The Network was selected from 92 applications from 35 states, representing more than 1,800 nonprofits, companies, school districts, and local government partners. The Network is a

Eric D Isaacs will be the 11th President of the Carnegie Institution for Science
May 10, 2018

Washington, D.C.—By unanimous vote of the Carnegie Board of Trustees, Dr. Eric D. Isaacs has been appointed the 11th president of the Carnegie Institution for Science. Dr. Isaacs joins Carnegie from the University of Chicago and will succeed Interim Co-Presidents John Mulchaey and Yixian Zheng on July 2, 2018.

Dr. Isaacs is currently the Executive Vice President for Research, Innovation and National Laboratories and the Robert A. Millikan Distinguished Service Professor of Physics at the University of Chicago, where he directly oversees the Argonne National Laboratory and Fermilab for the U.S. Department of Energy’s Office of Science and the university’s partnership with the Giant

May 8, 2018

Washington, DC—Former-Energy Secretary and nuclear physicist Ernest Moniz received Carnegie’s inaugural Richard A. Meserve Public Service award Thursday in recognition of his “exemplary leadership and accomplishment in furthering public understanding of science.”

Named after Carnegie's president emeritus, the honor was created to recognize science educators, policymakers, philanthropists, and outreach-oriented research scientists who make exceptional contributions to the scientific enterprise through advancing the public’s understanding of science and its role in the betterment of humankind.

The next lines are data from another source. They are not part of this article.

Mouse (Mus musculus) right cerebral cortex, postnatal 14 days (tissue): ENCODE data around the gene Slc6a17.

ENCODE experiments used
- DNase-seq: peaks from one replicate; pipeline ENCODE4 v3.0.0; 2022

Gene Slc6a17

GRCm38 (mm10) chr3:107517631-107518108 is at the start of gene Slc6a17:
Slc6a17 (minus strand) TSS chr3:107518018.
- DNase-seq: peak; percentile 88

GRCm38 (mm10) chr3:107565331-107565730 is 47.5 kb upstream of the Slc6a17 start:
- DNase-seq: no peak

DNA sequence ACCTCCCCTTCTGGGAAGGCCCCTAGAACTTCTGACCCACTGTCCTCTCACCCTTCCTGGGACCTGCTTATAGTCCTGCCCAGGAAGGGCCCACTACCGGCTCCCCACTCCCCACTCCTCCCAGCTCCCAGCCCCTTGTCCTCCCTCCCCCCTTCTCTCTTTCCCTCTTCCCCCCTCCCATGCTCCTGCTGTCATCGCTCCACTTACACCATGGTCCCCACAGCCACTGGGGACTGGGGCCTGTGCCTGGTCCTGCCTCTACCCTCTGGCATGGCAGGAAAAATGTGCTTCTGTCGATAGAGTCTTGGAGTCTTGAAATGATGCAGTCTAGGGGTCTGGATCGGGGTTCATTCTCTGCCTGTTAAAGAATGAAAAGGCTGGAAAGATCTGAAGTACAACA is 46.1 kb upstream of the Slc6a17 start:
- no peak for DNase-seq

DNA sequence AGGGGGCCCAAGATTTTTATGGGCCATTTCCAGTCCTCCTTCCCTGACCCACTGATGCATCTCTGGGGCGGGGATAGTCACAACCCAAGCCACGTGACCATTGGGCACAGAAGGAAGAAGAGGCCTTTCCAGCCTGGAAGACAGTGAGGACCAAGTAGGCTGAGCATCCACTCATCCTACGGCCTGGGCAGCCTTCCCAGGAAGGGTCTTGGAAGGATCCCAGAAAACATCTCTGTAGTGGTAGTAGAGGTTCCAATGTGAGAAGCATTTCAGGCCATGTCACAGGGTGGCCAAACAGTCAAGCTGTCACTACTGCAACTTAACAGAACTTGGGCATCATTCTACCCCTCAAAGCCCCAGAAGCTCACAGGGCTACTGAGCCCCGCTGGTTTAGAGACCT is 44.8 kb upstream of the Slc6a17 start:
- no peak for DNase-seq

“Ernest Moniz is more than just a fine physicist, he’s also a dedicated public

May 7, 2018

Baltimore, MD—Allan C. Spradling, Director Emeritus of Carnegie’s Department of Embryology, has been awarded the 23rd March of Dimes and Richard B. Johnson, Jr., MD Prize in Developmental Biology as “an outstanding scientist who has profoundly advanced the science that underlies our understanding of prenatal development and pregnancy.”

Department director and Carnegie co-interim president Yixian Zheng remarked, “Allan is a legend in developmental biology. We are all delighted by this well- deserved recognition of Allan’s groundbreaking research.”

Spradling’s decades of scientific accomplishments cover a broad spectrum of advancements. Since the early 20th century, the fruit

May 21, 2018

As Carl Sagan once said, "We are made of star stuff." However, each element has its own astronomical origins story. Elements are created everywhere from the centers of stars, to supernovae explosions, to the Big Bang itself. Dr. Drout will take us on a journey through the periodic table, highlighting how our recent discovery of a 'kilonova' associated with the cataclysmic merger of two neutron stars has filled in one of the final pieces of the elemental puzzle—the origin of many of the heaviest elements in the universe.